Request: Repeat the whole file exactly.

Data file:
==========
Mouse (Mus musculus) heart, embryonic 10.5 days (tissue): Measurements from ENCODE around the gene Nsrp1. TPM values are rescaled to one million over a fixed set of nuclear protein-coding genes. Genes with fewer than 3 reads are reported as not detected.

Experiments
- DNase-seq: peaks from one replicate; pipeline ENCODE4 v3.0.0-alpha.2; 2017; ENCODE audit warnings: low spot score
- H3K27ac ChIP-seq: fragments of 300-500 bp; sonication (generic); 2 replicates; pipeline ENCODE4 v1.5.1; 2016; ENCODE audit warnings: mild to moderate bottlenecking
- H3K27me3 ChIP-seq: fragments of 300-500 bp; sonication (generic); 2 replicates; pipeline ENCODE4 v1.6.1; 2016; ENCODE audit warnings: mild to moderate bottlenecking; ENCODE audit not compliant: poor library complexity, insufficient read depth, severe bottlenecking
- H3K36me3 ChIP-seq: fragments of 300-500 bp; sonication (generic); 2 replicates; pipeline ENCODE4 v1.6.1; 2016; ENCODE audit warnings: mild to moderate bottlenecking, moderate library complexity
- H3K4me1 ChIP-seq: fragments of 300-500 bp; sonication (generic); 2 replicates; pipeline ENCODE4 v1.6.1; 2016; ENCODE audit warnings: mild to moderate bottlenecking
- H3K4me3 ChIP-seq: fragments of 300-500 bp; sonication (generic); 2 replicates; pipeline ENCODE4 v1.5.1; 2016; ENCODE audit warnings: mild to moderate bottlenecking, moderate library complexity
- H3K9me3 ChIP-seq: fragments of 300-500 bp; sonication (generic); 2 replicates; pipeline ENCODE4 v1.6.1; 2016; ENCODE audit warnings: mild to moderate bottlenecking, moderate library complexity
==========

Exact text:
Mouse (Mus musculus) heart, embryonic 10.5 days (tissue): Measurements from ENCODE around the gene Nsrp1. TPM values are rescaled to one million over a fixed set of nuclear protein-coding genes. Genes with fewer than 3 reads are reported as not detected.

Experiments
- DNase-seq: peaks from one replicate; pipeline ENCODE4 v3.0.0-alpha.2; 2017; ENCODE audit warnings: low spot score
- H3K27ac ChIP-seq: fragments of 300-500 bp; sonication (generic); 2 replicates; pipeline ENCODE4 v1.5.1; 2016; ENCODE audit warnings: mild to moderate bottlenecking
- H3K27me3 ChIP-seq: fragments of 300-500 bp; sonication (generic); 2 replicates; pipeline ENCODE4 v1.6.1; 2016; ENCODE audit warnings: mild to moderate bottlenecking; ENCODE audit not compliant: poor library complexity, insufficient read depth, severe bottlenecking
- H3K36me3 ChIP-seq: fragments of 300-500 bp; sonication (generic); 2 replicates; pipeline ENCODE4 v1.6.1; 2016; ENCODE audit warnings: mild to moderate bottlenecking, moderate library complexity
- H3K4me1 ChIP-seq: fragments of 300-500 bp; sonication (generic); 2 replicates; pipeline ENCODE4 v1.6.1; 2016; ENCODE audit warnings: mild to moderate bottlenecking
- H3K4me3 ChIP-seq: fragments of 300-500 bp; sonication (generic); 2 replicates; pipeline ENCODE4 v1.5.1; 2016; ENCODE audit warnings: mild to moderate bottlenecking, moderate library complexity
- H3K9me3 ChIP-seq: fragments of 300-500 bp; sonication (generic); 2 replicates; pipeline ENCODE4 v1.6.1; 2016; ENCODE audit warnings: mild to moderate bottlenecking, moderate library complexity